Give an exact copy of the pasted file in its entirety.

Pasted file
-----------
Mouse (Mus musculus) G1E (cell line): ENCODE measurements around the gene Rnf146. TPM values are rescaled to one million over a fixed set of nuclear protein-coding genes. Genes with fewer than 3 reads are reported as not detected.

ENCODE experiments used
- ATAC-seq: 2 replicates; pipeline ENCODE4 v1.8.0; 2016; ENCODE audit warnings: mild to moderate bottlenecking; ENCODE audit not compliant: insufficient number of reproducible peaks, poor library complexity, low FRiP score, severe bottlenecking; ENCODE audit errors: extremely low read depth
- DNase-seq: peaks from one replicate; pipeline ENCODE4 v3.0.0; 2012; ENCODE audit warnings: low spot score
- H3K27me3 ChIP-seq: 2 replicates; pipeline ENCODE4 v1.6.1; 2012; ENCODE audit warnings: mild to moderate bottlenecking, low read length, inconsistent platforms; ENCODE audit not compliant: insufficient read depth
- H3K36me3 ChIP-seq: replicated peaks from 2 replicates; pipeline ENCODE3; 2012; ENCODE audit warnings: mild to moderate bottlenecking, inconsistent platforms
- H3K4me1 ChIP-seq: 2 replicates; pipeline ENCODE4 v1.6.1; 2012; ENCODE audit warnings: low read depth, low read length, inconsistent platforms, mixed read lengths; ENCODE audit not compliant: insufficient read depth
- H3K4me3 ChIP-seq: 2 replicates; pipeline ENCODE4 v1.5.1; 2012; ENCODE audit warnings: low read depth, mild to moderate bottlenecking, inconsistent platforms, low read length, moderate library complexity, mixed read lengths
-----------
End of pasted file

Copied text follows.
Mouse (Mus musculus) G1E (cell line): ENCODE measurements around the gene Rnf146. TPM values are rescaled to one million over a fixed set of nuclear protein-coding genes. Genes with fewer than 3 reads are reported as not detected.

ENCODE experiments used
- ATAC-seq: 2 replicates; pipeline ENCODE4 v1.8.0; 2016; ENCODE audit warnings: mild to moderate bottlenecking; ENCODE audit not compliant: insufficient number of reproducible peaks, poor library complexity, low FRiP score, severe bottlenecking; ENCODE audit errors: extremely low read depth
- DNase-seq: peaks from one replicate; pipeline ENCODE4 v3.0.0; 2012; ENCODE audit warnings: low spot score
- H3K27me3 ChIP-seq: 2 replicates; pipeline ENCODE4 v1.6.1; 2012; ENCODE audit warnings: mild to moderate bottlenecking, low read length, inconsistent platforms; ENCODE audit not compliant: insufficient read depth
- H3K36me3 ChIP-seq: replicated peaks from 2 replicates; pipeline ENCODE3; 2012; ENCODE audit warnings: mild to moderate bottlenecking, inconsistent platforms
- H3K4me1 ChIP-seq: 2 replicates; pipeline ENCODE4 v1.6.1; 2012; ENCODE audit warnings: low read depth, low read length, inconsistent platforms, mixed read lengths; ENCODE audit not compliant: insufficient read depth
- H3K4me3 ChIP-seq: 2 replicates; pipeline ENCODE4 v1.5.1; 2012; ENCODE audit warnings: low read depth, mild to moderate bottlenecking, inconsistent platforms, low read length, moderate library complexity, mixed read lengths